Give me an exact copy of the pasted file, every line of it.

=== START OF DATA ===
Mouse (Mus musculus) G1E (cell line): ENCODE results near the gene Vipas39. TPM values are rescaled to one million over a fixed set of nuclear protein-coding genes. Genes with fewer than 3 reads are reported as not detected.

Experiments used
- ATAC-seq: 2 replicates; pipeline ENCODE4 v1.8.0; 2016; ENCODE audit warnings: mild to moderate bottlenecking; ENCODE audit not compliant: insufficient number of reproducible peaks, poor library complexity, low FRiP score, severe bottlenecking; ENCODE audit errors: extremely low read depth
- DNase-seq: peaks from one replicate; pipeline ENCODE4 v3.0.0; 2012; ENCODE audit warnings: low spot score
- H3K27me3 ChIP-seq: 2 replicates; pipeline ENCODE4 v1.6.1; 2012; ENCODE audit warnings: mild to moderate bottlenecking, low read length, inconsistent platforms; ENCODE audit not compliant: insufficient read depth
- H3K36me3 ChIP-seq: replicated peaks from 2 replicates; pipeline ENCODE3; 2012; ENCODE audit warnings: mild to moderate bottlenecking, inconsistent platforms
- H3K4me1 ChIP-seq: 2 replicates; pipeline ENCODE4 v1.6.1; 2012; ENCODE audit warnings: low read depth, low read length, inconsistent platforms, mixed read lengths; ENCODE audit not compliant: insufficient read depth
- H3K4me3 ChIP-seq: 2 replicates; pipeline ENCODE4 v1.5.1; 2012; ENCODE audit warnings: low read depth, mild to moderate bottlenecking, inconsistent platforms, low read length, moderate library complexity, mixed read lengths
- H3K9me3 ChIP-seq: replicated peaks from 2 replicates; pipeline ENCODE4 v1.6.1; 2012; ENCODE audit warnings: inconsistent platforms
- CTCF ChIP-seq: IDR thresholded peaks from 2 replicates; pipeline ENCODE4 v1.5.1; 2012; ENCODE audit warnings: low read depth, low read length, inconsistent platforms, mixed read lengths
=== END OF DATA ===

Mouse (Mus musculus) G1E (cell line): ENCODE results near the gene Vipas39. TPM values are rescaled to one million over a fixed set of nuclear protein-coding genes. Genes with fewer than 3 reads are reported as not detected.

Experiments used
- ATAC-seq: 2 replicates; pipeline ENCODE4 v1.8.0; 2016; ENCODE audit warnings: mild to moderate bottlenecking; ENCODE audit not compliant: insufficient number of reproducible peaks, poor library complexity, low FRiP score, severe bottlenecking; ENCODE audit errors: extremely low read depth
- DNase-seq: peaks from one replicate; pipeline ENCODE4 v3.0.0; 2012; ENCODE audit warnings: low spot score
- H3K27me3 ChIP-seq: 2 replicates; pipeline ENCODE4 v1.6.1; 2012; ENCODE audit warnings: mild to moderate bottlenecking, low read length, inconsistent platforms; ENCODE audit not compliant: insufficient read depth
- H3K36me3 ChIP-seq: replicated peaks from 2 replicates; pipeline ENCODE3; 2012; ENCODE audit warnings: mild to moderate bottlenecking, inconsistent platforms
- H3K4me1 ChIP-seq: 2 replicates; pipeline ENCODE4 v1.6.1; 2012; ENCODE audit warnings: low read depth, low read length, inconsistent platforms, mixed read lengths; ENCODE audit not compliant: insufficient read depth
- H3K4me3 ChIP-seq: 2 replicates; pipeline ENCODE4 v1.5.1; 2012; ENCODE audit warnings: low read depth, mild to moderate bottlenecking, inconsistent platforms, low read length, moderate library complexity, mixed read lengths
- H3K9me3 ChIP-seq: replicated peaks from 2 replicates; pipeline ENCODE4 v1.6.1; 2012; ENCODE audit warnings: inconsistent platforms
- CTCF ChIP-seq: IDR thresholded peaks from 2 replicates; pipeline ENCODE4 v1.5.1; 2012; ENCODE audit warnings: low read depth, low read length, inconsistent platforms, mixed read lengths